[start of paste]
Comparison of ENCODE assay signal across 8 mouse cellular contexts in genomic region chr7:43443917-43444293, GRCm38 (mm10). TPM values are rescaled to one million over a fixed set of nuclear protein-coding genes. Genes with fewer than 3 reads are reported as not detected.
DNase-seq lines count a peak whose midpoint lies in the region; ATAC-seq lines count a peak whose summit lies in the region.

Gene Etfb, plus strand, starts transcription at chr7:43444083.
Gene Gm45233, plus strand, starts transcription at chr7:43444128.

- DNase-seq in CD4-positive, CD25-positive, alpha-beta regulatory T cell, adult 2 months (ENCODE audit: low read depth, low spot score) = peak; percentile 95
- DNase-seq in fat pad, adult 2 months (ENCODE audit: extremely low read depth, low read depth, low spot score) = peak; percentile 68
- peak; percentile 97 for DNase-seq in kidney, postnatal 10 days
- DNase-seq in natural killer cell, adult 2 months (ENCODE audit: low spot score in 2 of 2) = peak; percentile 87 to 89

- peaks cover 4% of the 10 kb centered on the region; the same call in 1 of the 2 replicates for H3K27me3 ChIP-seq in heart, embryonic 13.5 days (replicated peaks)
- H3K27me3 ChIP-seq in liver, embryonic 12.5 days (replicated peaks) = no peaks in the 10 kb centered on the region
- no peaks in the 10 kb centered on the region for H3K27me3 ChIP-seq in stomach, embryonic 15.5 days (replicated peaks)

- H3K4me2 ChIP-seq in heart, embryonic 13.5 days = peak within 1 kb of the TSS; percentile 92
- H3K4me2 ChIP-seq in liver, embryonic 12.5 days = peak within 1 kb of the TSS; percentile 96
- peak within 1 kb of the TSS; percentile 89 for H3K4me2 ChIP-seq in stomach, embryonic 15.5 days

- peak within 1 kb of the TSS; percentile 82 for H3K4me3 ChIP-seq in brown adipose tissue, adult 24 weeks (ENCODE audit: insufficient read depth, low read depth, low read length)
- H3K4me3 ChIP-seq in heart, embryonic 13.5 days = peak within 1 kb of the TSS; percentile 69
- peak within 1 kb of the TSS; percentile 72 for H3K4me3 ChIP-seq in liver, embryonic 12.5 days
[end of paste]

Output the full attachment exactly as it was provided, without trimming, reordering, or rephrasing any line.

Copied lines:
Comparison of ENCODE assay signal across 8 mouse cellular contexts in genomic region chr7:43443917-43444293, GRCm38 (mm10). TPM values are rescaled to one million over a fixed set of nuclear protein-coding genes. Genes with fewer than 3 reads are reported as not detected.
DNase-seq lines count a peak whose midpoint lies in the region; ATAC-seq lines count a peak whose summit lies in the region.

Gene Etfb, plus strand, starts transcription at chr7:43444083.
Gene Gm45233, plus strand, starts transcription at chr7:43444128.

- DNase-seq in CD4-positive, CD25-positive, alpha-beta regulatory T cell, adult 2 months (ENCODE audit: low read depth, low spot score) = peak; percentile 95
- DNase-seq in fat pad, adult 2 months (ENCODE audit: extremely low read depth, low read depth, low spot score) = peak; percentile 68
- peak; percentile 97 for DNase-seq in kidney, postnatal 10 days
- DNase-seq in natural killer cell, adult 2 months (ENCODE audit: low spot score in 2 of 2) = peak; percentile 87 to 89

- peaks cover 4% of the 10 kb centered on the region; the same call in 1 of the 2 replicates for H3K27me3 ChIP-seq in heart, embryonic 13.5 days (replicated peaks)
- H3K27me3 ChIP-seq in liver, embryonic 12.5 days (replicated peaks) = no peaks in the 10 kb centered on the region
- no peaks in the 10 kb centered on the region for H3K27me3 ChIP-seq in stomach, embryonic 15.5 days (replicated peaks)

- H3K4me2 ChIP-seq in heart, embryonic 13.5 days = peak within 1 kb of the TSS; percentile 92
- H3K4me2 ChIP-seq in liver, embryonic 12.5 days = peak within 1 kb of the TSS; percentile 96
- peak within 1 kb of the TSS; percentile 89 for H3K4me2 ChIP-seq in stomach, embryonic 15.5 days

- peak within 1 kb of the TSS; percentile 82 for H3K4me3 ChIP-seq in brown adipose tissue, adult 24 weeks (ENCODE audit: insufficient read depth, low read depth, low read length)
- H3K4me3 ChIP-seq in heart, embryonic 13.5 days = peak within 1 kb of the TSS; percentile 69
- peak within 1 kb of the TSS; percentile 72 for H3K4me3 ChIP-seq in liver, embryonic 12.5 days